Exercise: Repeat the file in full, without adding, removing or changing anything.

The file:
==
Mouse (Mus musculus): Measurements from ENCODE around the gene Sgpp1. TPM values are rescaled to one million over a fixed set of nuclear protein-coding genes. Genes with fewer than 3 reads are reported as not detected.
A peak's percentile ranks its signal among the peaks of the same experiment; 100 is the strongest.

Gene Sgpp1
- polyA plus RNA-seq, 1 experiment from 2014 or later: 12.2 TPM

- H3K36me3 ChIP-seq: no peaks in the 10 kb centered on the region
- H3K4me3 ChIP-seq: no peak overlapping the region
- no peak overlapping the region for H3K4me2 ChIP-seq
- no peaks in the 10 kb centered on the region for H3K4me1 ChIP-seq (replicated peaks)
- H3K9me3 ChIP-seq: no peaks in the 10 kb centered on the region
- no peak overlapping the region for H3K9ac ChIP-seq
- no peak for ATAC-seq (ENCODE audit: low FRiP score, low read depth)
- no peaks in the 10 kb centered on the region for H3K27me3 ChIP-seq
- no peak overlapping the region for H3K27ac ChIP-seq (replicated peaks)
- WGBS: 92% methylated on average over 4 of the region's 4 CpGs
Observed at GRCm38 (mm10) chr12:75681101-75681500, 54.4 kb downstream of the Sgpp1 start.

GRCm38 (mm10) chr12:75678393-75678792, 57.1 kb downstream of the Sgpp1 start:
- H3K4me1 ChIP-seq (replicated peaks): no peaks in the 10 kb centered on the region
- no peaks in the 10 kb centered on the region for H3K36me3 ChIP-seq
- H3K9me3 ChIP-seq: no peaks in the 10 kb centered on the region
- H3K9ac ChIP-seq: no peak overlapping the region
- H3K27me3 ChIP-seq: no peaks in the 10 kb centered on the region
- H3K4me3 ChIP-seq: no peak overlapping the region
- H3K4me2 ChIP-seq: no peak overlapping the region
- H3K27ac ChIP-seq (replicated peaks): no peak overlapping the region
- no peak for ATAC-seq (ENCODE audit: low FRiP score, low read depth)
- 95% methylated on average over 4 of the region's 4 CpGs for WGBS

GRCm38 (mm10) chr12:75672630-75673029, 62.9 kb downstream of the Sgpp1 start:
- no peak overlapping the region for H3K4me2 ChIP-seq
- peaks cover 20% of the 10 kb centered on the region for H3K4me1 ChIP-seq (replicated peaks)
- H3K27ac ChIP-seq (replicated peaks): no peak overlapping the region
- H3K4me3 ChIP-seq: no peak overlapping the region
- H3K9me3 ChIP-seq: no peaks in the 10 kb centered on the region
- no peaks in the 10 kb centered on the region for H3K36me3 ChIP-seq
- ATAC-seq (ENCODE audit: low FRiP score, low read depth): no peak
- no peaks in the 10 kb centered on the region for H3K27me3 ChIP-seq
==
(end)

Mouse (Mus musculus): Measurements from ENCODE around the gene Sgpp1. TPM values are rescaled to one million over a fixed set of nuclear protein-coding genes. Genes with fewer than 3 reads are reported as not detected.
A peak's percentile ranks its signal among the peaks of the same experiment; 100 is the strongest.

Gene Sgpp1
- polyA plus RNA-seq, 1 experiment from 2014 or later: 12.2 TPM

- H3K36me3 ChIP-seq: no peaks in the 10 kb centered on the region
- H3K4me3 ChIP-seq: no peak overlapping the region
- no peak overlapping the region for H3K4me2 ChIP-seq
- no peaks in the 10 kb centered on the region for H3K4me1 ChIP-seq (replicated peaks)
- H3K9me3 ChIP-seq: no peaks in the 10 kb centered on the region
- no peak overlapping the region for H3K9ac ChIP-seq
- no peak for ATAC-seq (ENCODE audit: low FRiP score, low read depth)
- no peaks in the 10 kb centered on the region for H3K27me3 ChIP-seq
- no peak overlapping the region for H3K27ac ChIP-seq (replicated peaks)
- WGBS: 92% methylated on average over 4 of the region's 4 CpGs
Observed at GRCm38 (mm10) chr12:75681101-75681500, 54.4 kb downstream of the Sgpp1 start.

GRCm38 (mm10) chr12:75678393-75678792, 57.1 kb downstream of the Sgpp1 start:
- H3K4me1 ChIP-seq (replicated peaks): no peaks in the 10 kb centered on the region
- no peaks in the 10 kb centered on the region for H3K36me3 ChIP-seq
- H3K9me3 ChIP-seq: no peaks in the 10 kb centered on the region
- H3K9ac ChIP-seq: no peak overlapping the region
- H3K27me3 ChIP-seq: no peaks in the 10 kb centered on the region
- H3K4me3 ChIP-seq: no peak overlapping the region
- H3K4me2 ChIP-seq: no peak overlapping the region
- H3K27ac ChIP-seq (replicated peaks): no peak overlapping the region
- no peak for ATAC-seq (ENCODE audit: low FRiP score, low read depth)
- 95% methylated on average over 4 of the region's 4 CpGs for WGBS

GRCm38 (mm10) chr12:75672630-75673029, 62.9 kb downstream of the Sgpp1 start:
- no peak overlapping the region for H3K4me2 ChIP-seq
- peaks cover 20% of the 10 kb centered on the region for H3K4me1 ChIP-seq (replicated peaks)
- H3K27ac ChIP-seq (replicated peaks): no peak overlapping the region
- H3K4me3 ChIP-seq: no peak overlapping the region
- H3K9me3 ChIP-seq: no peaks in the 10 kb centered on the region
- no peaks in the 10 kb centered on the region for H3K36me3 ChIP-seq
- ATAC-seq (ENCODE audit: low FRiP score, low read depth): no peak
- no peaks in the 10 kb centered on the region for H3K27me3 ChIP-seq